Maximum annual copper use in organic agriculture has been continually reduced, and from 1st January 2006 was limited to 6 kg ha−1 per year (Council Regulation (EEC) No. 2092/91). This regulation on copper-based fungicides may interfere with EU policy aiming to support the expansion of organic production in Europe. Therefore, new disease management tools are urgently needed to replace copper containing fungicides in organic potato production, while securing economic profitability and durability of organic production systems. A shift towards a more widespread use of resistant potato cultivars in organic potato production systems may contribute to a significant reduction of fungicide use, or even facilitate potato production without fungicide inputs, while maintaining an economically acceptable yield and product quality (Inglis et al., 1996).
A potential drawback of the widespread use of more resistant potato cultivars is the increased instability of host resistance in potato against P. infestans that may be associated with the displacement of the old clonal population of P. infestans with a more aggressive and variable population of the pathogen in Europe (Flier et al., 2001, 2003a). This finding is supported by reports in recent years from commercial potato growers who repeatedly suffer severe late blight outbreaks in cultivars with high levels of partial resistance, and high tuber blight incidences, leading to serious yield losses. However, no EU-wide monitoring of these incidences is currently in place. R-gene containing potato cultivars like Escort and Santé, which are widely grown in organic farming in the Netherlands, have shown considerable levels of foliar and tuber blight in recent years, resulting in serious yield losses. The observation of increased yield losses due to late blight in organic crops has raised concern about the possible increase in pathogenicity of P. infestans to more resistant potato cultivars. Information on the pathogenicity of P. infestans populations in organic crops may help to assess the risk of increasing virulence and aggressiveness following a large scale replacement of susceptible potato cultivars by those with higher levels of host resistance.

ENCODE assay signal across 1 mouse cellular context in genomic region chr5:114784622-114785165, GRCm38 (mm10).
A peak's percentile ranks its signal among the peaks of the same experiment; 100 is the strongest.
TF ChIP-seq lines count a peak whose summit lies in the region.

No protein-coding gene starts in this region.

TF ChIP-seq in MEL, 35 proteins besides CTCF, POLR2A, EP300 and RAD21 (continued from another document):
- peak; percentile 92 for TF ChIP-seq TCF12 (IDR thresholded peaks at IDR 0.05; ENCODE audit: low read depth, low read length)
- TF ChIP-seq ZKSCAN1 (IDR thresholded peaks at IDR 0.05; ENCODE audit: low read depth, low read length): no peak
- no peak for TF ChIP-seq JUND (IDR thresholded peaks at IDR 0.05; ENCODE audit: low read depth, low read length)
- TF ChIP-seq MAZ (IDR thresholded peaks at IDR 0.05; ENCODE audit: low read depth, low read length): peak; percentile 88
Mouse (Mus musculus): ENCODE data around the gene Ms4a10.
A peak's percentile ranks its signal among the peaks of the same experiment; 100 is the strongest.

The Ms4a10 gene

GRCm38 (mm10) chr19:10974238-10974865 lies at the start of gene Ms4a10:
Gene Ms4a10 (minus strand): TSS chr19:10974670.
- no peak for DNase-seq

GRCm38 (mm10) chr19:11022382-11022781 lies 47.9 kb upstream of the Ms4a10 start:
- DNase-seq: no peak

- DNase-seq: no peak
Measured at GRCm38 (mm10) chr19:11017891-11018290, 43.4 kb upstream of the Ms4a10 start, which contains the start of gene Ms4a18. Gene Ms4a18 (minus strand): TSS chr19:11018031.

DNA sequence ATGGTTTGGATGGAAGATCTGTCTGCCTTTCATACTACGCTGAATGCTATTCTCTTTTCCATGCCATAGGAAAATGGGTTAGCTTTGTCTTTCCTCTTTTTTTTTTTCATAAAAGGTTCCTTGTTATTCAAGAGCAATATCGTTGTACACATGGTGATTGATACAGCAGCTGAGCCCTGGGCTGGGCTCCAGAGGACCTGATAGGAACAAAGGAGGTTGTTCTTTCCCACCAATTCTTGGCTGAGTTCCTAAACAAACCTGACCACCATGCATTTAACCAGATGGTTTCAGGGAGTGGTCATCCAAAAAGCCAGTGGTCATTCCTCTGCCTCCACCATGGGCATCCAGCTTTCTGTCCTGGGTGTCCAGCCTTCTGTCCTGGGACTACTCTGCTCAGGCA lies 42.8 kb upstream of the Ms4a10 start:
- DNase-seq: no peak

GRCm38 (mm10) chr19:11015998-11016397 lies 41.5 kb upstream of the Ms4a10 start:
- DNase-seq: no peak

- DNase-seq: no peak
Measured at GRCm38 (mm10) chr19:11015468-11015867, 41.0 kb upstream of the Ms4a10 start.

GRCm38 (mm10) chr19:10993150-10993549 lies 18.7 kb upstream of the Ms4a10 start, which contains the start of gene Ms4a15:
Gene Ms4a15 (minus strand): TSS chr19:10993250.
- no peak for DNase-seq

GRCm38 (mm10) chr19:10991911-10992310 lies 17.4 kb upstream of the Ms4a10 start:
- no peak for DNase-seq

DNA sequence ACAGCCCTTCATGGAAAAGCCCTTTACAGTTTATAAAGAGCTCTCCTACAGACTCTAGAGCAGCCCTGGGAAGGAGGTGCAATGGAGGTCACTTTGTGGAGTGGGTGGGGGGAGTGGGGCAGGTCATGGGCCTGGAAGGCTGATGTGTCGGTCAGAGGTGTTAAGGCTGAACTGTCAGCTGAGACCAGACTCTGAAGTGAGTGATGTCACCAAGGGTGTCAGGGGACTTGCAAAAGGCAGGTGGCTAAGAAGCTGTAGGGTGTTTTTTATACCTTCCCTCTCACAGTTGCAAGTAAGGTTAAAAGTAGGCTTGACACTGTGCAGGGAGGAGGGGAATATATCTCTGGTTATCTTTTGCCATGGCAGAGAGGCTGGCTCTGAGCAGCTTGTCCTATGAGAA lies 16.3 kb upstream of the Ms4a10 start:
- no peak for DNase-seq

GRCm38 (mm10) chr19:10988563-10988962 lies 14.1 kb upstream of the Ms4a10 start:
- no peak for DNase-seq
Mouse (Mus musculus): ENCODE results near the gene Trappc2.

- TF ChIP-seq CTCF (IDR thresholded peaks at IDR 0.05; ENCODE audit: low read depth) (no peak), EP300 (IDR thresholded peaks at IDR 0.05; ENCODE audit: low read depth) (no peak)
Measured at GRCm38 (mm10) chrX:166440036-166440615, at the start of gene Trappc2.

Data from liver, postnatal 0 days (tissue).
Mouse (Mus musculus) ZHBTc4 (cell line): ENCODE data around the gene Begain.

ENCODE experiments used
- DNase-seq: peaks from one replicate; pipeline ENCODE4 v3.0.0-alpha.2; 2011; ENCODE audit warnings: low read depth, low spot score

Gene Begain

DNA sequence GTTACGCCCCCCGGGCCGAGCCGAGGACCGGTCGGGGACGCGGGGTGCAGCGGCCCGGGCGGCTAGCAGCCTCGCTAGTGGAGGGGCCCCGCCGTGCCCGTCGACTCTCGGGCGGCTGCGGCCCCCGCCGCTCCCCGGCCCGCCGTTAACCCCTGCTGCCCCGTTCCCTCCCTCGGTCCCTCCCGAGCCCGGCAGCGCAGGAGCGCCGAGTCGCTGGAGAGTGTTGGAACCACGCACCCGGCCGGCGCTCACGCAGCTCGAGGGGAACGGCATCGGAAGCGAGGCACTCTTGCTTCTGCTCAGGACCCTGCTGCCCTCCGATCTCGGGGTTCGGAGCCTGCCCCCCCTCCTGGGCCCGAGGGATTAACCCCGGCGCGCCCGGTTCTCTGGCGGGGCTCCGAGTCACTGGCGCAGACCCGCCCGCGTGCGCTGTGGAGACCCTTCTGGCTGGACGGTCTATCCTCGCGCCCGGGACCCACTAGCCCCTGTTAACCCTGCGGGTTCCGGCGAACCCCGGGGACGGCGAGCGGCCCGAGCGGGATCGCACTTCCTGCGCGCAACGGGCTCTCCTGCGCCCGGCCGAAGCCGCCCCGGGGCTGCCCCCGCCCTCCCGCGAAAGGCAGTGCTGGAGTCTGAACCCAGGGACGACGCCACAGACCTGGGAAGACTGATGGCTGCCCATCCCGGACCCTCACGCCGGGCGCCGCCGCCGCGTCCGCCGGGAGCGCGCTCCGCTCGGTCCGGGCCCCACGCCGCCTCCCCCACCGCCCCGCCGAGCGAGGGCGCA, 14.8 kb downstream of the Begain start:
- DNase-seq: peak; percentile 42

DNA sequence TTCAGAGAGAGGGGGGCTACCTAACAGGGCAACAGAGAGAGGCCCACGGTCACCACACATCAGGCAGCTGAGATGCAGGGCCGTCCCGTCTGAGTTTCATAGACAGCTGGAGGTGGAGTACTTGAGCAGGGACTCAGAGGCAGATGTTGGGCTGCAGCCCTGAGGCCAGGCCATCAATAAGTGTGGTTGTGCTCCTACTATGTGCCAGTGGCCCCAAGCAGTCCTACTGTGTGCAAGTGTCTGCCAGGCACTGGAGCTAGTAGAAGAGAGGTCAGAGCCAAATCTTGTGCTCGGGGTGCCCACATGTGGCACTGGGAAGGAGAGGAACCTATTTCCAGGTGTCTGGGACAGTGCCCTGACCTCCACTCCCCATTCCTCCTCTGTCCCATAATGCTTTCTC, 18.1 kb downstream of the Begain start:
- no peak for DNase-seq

The aim of the present study was (i) to compare populations of P. infestans collected from organic potato crops grown in France, Norway, Switzerland and the UK in terms of pathogenicity (virulence phenotype and aggressiveness) and genetic marker variation; and (ii) to compare levels of genetic variation and mean pathogenicity of isolates collected from the susceptible cv. Bintje with isolates sampled from the moderately resistant cv. Santé. Finally, the likelihood of a potential shift towards increased levels of pathogenicity in P. infestans populations following a large scale introduction of more resistant potato varieties is discussed. This study was part of the EU funded project ‘Blight-Mop’ which aimed to develop a systems approach for late blight management in organic farming.
Materials and methods
Collection and isolation of isolates
Potato leaves naturally infected by P. infestans were collected from experimental organic plots of cv. Bintje and Santé in France, Norway, Switzerland and the UK in 2001 (Table 1). Additional samples were collected from similar experiments in Switzerland in 2002. At each site the experimental plots consisted of nine cultivars in a randomized block design with four replicates, each subplot 3 m wide consisting of four rows, 0·75 m apart and 15 m long (Speiser et al., 2006). Sampling started from one week after the first lesions appeared and continued until 50% of leaf area was infected in the four replicate plots of each cultivar. Isolations were made by trapping P. infestans from leaves with single lesions onto potato tuber slices, followed by culturing on a selective rye agar (RA) (Grünwald et al., 2001). All isolates were subsequently maintained on pea agar at 18°C and sent to the Netherlands within 3 months of collection, where stock cultures of 229 isolates were permanently stored in liquid nitrogen (Flier & Turkensteen, 1999) at Plant Research International, Wageningen.
|Population code||No. isolates characterized for:|
|Country||Region||Location||Cultivar||Year of collection||Mating type, haplotype & pathogenicity||AFLP|
|UKS2001||United Kingdom||Northern England||Newcastle||Santé||2001||24||22|
|UKB2001||United Kingdom||Northern England||Newcastle||Bintje||2001||28||27|
Pea agar was prepared by autoclaving 120 g of frozen peas in 1 L of water. The peas were removed by filtering through cheesecloth and the broth was autoclaved again after adding 15 g L−1 agar. In subsequent analyses of virulence and epidemic parameters, isolates from Switzerland collected in 2001 and 2002 were pooled due to the low numbers of isolates collected from Bintje in 2001 and Santé in 2002.
Culturing and inoculum preparation